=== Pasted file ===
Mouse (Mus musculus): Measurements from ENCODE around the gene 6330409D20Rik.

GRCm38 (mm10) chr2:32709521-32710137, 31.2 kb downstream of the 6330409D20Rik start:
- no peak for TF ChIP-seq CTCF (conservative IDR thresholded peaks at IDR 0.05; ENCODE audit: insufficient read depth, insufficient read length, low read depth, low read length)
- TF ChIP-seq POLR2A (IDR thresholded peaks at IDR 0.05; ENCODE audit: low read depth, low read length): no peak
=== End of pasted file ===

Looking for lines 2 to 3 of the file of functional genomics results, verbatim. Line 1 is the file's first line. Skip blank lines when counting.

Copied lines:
GRCm38 (mm10) chr2:32709521-32710137, 31.2 kb downstream of the 6330409D20Rik start:
- no peak for TF ChIP-seq CTCF (conservative IDR thresholded peaks at IDR 0.05; ENCODE audit: insufficient read depth, insufficient read length, low read depth, low read length)